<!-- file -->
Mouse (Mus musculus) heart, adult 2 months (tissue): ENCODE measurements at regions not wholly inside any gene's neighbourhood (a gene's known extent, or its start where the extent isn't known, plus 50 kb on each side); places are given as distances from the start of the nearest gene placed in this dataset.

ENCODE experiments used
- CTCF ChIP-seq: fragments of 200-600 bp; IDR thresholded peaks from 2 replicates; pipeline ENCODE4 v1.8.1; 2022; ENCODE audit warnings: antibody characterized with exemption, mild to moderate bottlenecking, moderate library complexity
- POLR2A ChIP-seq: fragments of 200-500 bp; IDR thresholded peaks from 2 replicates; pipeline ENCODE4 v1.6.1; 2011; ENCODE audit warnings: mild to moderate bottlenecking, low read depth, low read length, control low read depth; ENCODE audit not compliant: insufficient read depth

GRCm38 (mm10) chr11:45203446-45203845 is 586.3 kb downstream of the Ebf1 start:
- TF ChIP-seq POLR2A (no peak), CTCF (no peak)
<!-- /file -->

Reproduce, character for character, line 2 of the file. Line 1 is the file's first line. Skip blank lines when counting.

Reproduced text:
ENCODE experiments used